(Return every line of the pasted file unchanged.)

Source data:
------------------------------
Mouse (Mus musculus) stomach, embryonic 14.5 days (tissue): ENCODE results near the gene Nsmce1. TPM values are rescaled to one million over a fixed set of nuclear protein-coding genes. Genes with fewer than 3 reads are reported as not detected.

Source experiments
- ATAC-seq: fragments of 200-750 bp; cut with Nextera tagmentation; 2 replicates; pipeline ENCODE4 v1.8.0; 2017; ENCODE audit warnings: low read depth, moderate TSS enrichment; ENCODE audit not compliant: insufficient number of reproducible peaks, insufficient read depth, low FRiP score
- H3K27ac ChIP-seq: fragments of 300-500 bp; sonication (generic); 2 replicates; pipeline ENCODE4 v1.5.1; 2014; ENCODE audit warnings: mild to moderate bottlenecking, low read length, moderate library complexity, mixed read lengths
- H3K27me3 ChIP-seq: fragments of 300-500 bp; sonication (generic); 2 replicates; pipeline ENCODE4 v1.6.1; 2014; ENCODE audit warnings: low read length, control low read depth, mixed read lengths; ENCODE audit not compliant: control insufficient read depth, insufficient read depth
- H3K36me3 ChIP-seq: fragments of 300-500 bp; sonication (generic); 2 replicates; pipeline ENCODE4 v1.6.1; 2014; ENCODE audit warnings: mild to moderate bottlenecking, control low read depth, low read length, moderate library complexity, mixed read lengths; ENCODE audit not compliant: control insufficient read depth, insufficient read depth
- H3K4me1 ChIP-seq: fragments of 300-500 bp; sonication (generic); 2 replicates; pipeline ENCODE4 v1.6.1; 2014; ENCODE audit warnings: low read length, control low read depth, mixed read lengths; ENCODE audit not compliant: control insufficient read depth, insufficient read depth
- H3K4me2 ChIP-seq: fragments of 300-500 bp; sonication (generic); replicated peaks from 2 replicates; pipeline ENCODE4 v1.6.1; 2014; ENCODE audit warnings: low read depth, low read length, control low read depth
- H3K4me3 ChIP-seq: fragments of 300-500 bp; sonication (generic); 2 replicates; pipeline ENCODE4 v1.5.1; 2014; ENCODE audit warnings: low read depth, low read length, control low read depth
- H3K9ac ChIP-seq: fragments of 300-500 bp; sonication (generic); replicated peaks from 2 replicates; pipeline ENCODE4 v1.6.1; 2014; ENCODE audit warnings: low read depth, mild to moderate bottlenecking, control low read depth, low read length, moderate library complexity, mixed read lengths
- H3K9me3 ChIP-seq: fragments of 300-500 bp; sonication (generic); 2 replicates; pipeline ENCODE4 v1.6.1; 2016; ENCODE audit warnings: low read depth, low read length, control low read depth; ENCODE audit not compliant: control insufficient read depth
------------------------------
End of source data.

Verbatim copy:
Mouse (Mus musculus) stomach, embryonic 14.5 days (tissue): ENCODE results near the gene Nsmce1. TPM values are rescaled to one million over a fixed set of nuclear protein-coding genes. Genes with fewer than 3 reads are reported as not detected.

Source experiments
- ATAC-seq: fragments of 200-750 bp; cut with Nextera tagmentation; 2 replicates; pipeline ENCODE4 v1.8.0; 2017; ENCODE audit warnings: low read depth, moderate TSS enrichment; ENCODE audit not compliant: insufficient number of reproducible peaks, insufficient read depth, low FRiP score
- H3K27ac ChIP-seq: fragments of 300-500 bp; sonication (generic); 2 replicates; pipeline ENCODE4 v1.5.1; 2014; ENCODE audit warnings: mild to moderate bottlenecking, low read length, moderate library complexity, mixed read lengths
- H3K27me3 ChIP-seq: fragments of 300-500 bp; sonication (generic); 2 replicates; pipeline ENCODE4 v1.6.1; 2014; ENCODE audit warnings: low read length, control low read depth, mixed read lengths; ENCODE audit not compliant: control insufficient read depth, insufficient read depth
- H3K36me3 ChIP-seq: fragments of 300-500 bp; sonication (generic); 2 replicates; pipeline ENCODE4 v1.6.1; 2014; ENCODE audit warnings: mild to moderate bottlenecking, control low read depth, low read length, moderate library complexity, mixed read lengths; ENCODE audit not compliant: control insufficient read depth, insufficient read depth
- H3K4me1 ChIP-seq: fragments of 300-500 bp; sonication (generic); 2 replicates; pipeline ENCODE4 v1.6.1; 2014; ENCODE audit warnings: low read length, control low read depth, mixed read lengths; ENCODE audit not compliant: control insufficient read depth, insufficient read depth
- H3K4me2 ChIP-seq: fragments of 300-500 bp; sonication (generic); replicated peaks from 2 replicates; pipeline ENCODE4 v1.6.1; 2014; ENCODE audit warnings: low read depth, low read length, control low read depth
- H3K4me3 ChIP-seq: fragments of 300-500 bp; sonication (generic); 2 replicates; pipeline ENCODE4 v1.5.1; 2014; ENCODE audit warnings: low read depth, low read length, control low read depth
- H3K9ac ChIP-seq: fragments of 300-500 bp; sonication (generic); replicated peaks from 2 replicates; pipeline ENCODE4 v1.6.1; 2014; ENCODE audit warnings: low read depth, mild to moderate bottlenecking, control low read depth, low read length, moderate library complexity, mixed read lengths
- H3K9me3 ChIP-seq: fragments of 300-500 bp; sonication (generic); 2 replicates; pipeline ENCODE4 v1.6.1; 2016; ENCODE audit warnings: low read depth, low read length, control low read depth; ENCODE audit not compliant: control insufficient read depth